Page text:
Coronavirus gives airlines ‘unprecedented shock’

Coronavirus gives airlines 'unprecedented shock'
Collapsed demand for flights is grounding fleets globallyImage caption: Collapsed demand for flights is grounding fleets globally. Source: Getty Images
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Daily US Times: Coronavirus pandemic gives airlines across the globe ‘unprecedented shock’. International Air Transport Association says as the borders of many countries are being shut and travel banned, billions of dollars of the airline industry are under lockdown.

Two million flights already canceled since the outbreak has begun, IATA estimates the industry will lose $252bn (£202bn) in 2020.

Airline companies are demanding emergency funds to survive and several others warned that they are about to collapse.

American Airlines is requesting $12bn in support from the US government while Germany’s Frankfurt airport, which is a major airport in both Germany and for the international hub, said the passenger numbers of the airport have dropped 90.7%.

British Airways has suspended all flights to and from London Gatwick’s airport, and routes operating from Heathrow Airport are severely reduced. On Monday, budget airline EasyJet grounded its whole fleet.

US Congress last week set aside $50bn for airlines, with half the money offered as loans in exchange for not mandating leave of absence for employees until at least 30 September.

Last week, the British chancellor said airlines should not turn to the government first when seeking financial help

Meanwhile, the UK has confirmed that a further 393 people with coronavirus have died in the past day – the biggest daily total so far.

A total of 1,801 people have now died with the virus across the UK, including 367 more in England, 13 in Scotland, seven in Wales and six in Northern Ireland.

UK airports seek government aid

According to the Airport Operators Association, airports are calling for government assistance after revenues fell to almost nothing.

Nearly all commercial flights are abandoned, but airports need to remain open for medical, military and freight flights.

Karen Dee, the trade body’s chief executive, says the government’s furlough scheme can only ease the pressure to a limited extent since staff are needed to operate the airports.

“The key thing about airports, we are safety-critical businesses and about 70-80% of the cost of running an airport are fixed,” she says.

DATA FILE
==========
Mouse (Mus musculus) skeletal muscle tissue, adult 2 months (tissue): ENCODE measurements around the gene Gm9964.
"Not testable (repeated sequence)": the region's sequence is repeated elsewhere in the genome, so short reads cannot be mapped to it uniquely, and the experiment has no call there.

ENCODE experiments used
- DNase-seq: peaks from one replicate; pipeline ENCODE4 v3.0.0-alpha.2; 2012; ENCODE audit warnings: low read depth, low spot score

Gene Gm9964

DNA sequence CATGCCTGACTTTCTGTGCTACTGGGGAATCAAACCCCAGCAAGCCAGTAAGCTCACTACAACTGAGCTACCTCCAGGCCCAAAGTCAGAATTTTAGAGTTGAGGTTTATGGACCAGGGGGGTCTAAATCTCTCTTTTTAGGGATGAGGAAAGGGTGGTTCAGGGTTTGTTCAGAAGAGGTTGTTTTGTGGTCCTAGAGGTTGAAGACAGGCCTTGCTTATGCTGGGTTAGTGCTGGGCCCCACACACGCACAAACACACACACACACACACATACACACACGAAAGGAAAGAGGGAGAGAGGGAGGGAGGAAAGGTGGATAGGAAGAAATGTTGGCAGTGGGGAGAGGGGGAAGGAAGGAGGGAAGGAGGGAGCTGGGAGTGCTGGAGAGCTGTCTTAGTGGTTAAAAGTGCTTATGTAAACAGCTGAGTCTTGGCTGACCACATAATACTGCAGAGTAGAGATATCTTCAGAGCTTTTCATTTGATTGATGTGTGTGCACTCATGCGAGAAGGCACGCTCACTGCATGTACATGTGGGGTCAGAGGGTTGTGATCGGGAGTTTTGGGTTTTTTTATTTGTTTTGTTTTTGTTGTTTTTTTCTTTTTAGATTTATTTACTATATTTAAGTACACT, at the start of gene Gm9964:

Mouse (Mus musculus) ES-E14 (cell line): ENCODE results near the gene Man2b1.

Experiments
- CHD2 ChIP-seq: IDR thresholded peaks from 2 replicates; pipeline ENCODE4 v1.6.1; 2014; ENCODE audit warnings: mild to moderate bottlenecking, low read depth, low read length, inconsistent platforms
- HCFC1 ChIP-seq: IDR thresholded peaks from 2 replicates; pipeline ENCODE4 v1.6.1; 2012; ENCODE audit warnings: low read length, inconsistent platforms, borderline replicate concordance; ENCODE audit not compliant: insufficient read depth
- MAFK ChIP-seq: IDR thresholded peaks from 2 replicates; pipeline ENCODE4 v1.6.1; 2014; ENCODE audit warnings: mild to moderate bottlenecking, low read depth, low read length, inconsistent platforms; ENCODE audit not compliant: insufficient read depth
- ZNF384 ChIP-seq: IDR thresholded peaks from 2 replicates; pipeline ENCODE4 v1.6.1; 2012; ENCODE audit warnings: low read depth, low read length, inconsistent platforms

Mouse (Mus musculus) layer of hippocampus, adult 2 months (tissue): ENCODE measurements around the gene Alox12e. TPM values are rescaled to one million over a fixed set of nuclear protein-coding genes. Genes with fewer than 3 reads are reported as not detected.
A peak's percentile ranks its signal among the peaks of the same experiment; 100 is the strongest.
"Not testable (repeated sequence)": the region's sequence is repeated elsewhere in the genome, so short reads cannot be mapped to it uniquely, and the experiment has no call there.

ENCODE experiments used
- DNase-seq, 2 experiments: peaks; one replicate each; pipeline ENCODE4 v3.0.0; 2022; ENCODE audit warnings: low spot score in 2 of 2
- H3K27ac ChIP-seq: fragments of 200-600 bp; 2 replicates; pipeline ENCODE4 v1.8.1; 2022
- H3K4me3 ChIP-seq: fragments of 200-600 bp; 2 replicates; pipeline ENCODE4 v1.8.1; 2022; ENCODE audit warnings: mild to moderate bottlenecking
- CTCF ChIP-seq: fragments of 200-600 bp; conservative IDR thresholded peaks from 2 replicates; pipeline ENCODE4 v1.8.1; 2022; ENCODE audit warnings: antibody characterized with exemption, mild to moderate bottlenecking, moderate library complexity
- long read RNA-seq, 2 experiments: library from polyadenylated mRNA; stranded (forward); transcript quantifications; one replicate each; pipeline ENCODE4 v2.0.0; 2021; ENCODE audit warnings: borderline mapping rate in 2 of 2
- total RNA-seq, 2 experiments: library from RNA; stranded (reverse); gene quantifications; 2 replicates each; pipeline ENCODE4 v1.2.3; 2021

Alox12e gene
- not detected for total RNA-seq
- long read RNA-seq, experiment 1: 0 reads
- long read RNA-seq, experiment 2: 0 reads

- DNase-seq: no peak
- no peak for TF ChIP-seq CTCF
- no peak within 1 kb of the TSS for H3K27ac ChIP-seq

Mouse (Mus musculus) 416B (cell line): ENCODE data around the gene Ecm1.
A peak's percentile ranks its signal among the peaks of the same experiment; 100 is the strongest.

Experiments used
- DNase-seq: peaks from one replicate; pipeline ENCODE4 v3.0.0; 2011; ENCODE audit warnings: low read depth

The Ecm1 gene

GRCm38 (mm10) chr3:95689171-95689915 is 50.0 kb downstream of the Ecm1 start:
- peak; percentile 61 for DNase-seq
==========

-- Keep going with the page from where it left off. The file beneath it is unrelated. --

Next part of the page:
“That doesn’t change whether it is one flight coming in or 100 flights,” she added.

World leaders fall foul of fake news rules

As the pandemic gets worsen day by day, misinformation has been spreading as widely and as rapidly as the disease itself.

Giant social media networks including Twitter and Facebook, have been under pressure to stamp out medical misinformation on their platforms.

But both the social media company defended themselves by saying they will take a tougher stance, even against posts shared by world leaders.

President Bolsonaro has repeatedly downplayed the virus. Source: Getty Images

Facebook and Twitter said On Monday, they removed a video posted by Brazilian President Jair Bolsonaro.

Mr Bolsonaro claimed in that video that hydroxychloroquine, an anti-malaria drug touted by US President Donald Trump, was totally effective in treating Covid-19.

Hydroxychloroquine and a related compound, chloroquine, are unproven, experimental treatments.

It is rare for Facebook and Twitter to delete posts by world leaders, but the coronavirus pandemic has forced them to root-out misinformation more aggressively.

Europe sends Iran medical supplies

The UK, Germany, and France have sent medical supplies to Iran in the first transaction conducted under the Instex financial mechanism set up to get around US economic sanctions.

Germany confirmed that they are sending medical supplies to Iran, but did not say whether the supplies were related to the coronavirus pandemic.

The novel coronavirus has infected more than 44,600 people in the Islamic Republic and claimed 2,898 lives.

European leaders said earlier this month that they would be sending Iran laboratory testing equipment, protective body suits and gloves to help fight Covid-19. The leaders also offered $5.5m aid package to Iran.

They hope Instex will provide “a sustainable, long-term solution for legitimate trade” to help preserve the 2015 Iran nuclear deal, which is close to collapse because of the sanctions the US reinstated when it abandoned the accord two years ago.

To combat the coronavirus pandemic, Iran has called for the sanctions to be lifted or ignored by the international community.

Foreign Minister Mohammad Javad Zarif on Sunday accused the Trump administration of engaging in “medical terror” amid the crisis.

“Stop lying,” responded state department spokeswoman Morgan Ortagus on Monday. “It’s not the sanctions. It’s the regime.”

Domestic violence cases rise in France

As the world is in lockdown, people have to stay in their homes. With it, domestic violence has seen a surge across the globe.

Cases grew up in the UK, France, and other countries as well.

France’s Secretary of State for Gender Equality Marlène Schiappa said cases went up in Paris by 36% in one week.

The country plans to introduce an emergency warning system in chemists, supermarkets and online for victims of abuse.

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